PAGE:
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From "Yonik Seeley" <>
Subject Re: [jira] Commented: (LUCENE-665) temporary file access denied on Windows
Date Thu, 14 Sep 2006 14:01:45 GMT
On 9/14/06, Michael McCandless <> wrote:
> Yonik Seeley wrote:
> >> > >> But, I'm still renaming -> segments_N,
> >> > >
> >> > > Hmmm, remind me why you need the .new file?  Why can't you just
> >> create
> >> > > segments_N after you are finished writing all of the segments?
> >> >
> >> > Because there could be a reader that tries to read the file before it's
> >> > done being written.  It would hit EOF and throw an IOException.
> >>
> >> Ahh, right... unlikely (the segments file is pretty small), but possible.
> >>
> >> Another alternative (since this changes the index format anyway) is to
> >> put something in the segments file to detect if it's partially
> >> written... something like the size of the file or the number of
> >> segments.  I don't know if the extra complexity would be worth saving
> >> the creation time of an extra file or not...
> >
> > Hey wait... the segments file already has the number of segments.
> > Can't you tell if it's not yet complete?
> Good point!  A reader could easily know that's it's dealing with an
> unfinished segments file (since the file says how many segments it
> has) and then sleep/retry until the file completes, which should be a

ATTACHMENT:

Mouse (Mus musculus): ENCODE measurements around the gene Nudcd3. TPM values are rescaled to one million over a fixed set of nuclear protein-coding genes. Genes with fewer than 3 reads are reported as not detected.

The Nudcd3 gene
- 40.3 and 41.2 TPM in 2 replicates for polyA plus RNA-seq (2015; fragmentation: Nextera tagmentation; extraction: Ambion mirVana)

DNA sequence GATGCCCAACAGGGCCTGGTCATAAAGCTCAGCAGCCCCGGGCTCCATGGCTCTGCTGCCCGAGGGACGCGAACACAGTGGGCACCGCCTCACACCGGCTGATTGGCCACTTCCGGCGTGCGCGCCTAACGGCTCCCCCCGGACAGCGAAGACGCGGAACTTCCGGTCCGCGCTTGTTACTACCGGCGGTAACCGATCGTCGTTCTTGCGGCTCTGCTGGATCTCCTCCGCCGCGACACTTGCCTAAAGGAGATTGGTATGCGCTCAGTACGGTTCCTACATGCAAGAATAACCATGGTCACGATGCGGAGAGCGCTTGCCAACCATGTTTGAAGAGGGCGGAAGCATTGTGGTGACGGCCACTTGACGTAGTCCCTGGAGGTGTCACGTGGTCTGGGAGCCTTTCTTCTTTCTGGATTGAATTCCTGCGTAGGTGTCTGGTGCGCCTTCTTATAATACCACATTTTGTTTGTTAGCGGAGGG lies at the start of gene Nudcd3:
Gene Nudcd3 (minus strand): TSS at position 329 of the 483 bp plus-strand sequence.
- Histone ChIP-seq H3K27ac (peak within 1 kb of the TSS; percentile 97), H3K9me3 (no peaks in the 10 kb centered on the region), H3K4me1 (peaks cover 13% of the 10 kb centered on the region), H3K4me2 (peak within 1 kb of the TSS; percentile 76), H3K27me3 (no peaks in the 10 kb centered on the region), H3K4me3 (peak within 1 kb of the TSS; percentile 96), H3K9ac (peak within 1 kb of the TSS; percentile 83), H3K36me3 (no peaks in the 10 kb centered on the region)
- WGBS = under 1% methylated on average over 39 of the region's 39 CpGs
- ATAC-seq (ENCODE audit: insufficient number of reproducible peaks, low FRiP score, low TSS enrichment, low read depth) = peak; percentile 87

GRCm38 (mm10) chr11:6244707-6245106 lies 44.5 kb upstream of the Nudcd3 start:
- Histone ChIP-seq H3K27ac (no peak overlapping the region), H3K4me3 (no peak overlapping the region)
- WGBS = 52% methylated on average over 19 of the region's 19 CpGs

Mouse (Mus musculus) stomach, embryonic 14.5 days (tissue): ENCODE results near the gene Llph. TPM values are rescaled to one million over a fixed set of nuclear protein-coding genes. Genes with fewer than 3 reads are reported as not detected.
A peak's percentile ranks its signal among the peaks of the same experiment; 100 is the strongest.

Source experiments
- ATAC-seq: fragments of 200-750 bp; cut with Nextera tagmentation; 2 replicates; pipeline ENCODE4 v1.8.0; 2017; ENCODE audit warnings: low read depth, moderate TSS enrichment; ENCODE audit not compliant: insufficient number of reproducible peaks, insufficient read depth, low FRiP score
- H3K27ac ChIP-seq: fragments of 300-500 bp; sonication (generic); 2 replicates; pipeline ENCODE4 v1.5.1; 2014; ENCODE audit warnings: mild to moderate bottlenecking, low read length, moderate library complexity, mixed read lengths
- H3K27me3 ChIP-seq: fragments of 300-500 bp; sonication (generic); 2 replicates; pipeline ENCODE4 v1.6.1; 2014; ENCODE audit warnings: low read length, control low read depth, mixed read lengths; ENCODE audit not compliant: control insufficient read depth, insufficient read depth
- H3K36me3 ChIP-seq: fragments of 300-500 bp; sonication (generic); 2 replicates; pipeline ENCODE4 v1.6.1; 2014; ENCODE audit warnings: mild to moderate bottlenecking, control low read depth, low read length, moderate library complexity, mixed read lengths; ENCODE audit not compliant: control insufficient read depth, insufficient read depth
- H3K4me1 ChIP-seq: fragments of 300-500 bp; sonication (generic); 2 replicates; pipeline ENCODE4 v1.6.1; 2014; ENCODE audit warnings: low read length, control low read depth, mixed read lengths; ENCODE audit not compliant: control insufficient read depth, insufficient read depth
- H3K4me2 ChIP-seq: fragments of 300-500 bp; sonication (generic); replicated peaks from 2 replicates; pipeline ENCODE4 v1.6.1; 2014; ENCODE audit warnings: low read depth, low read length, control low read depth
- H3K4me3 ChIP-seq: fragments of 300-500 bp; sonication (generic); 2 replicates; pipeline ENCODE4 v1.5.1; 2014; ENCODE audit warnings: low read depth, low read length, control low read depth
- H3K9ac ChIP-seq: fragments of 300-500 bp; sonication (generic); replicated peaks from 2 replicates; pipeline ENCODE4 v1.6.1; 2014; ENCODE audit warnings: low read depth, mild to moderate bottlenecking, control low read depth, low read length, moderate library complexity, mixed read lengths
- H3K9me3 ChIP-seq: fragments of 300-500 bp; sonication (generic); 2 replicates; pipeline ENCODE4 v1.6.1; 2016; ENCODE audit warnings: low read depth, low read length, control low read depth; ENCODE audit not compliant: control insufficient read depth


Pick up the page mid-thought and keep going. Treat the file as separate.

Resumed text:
> rare event.  Note that such contention in the current Lucene (ie, on
> the commit lock) results in a 1.0 second delay and then retry.
> Though what if the writer has crashed and so the new segments file
> will never be done?  I guess reader could fallback to the previous
> _(N-1) file after some time at the cost of more delay.

If it will happen so rarely, make it simpler and go directly for
segments_(N-1)... (treat it like your previous plan if segments_N.done
hadn't been written yet).

> I think that approach would work but I'm still worried about the
> interaction with filesystem caching.  EG how much latency is added by
> the caching before it realizes this file now has some more data?

Local filesystems don't have that problem.
Remote filesystems would hopefully check for new blocks on demand (as
you try to read it).

-Yonik Solr, the open-source Lucene search server

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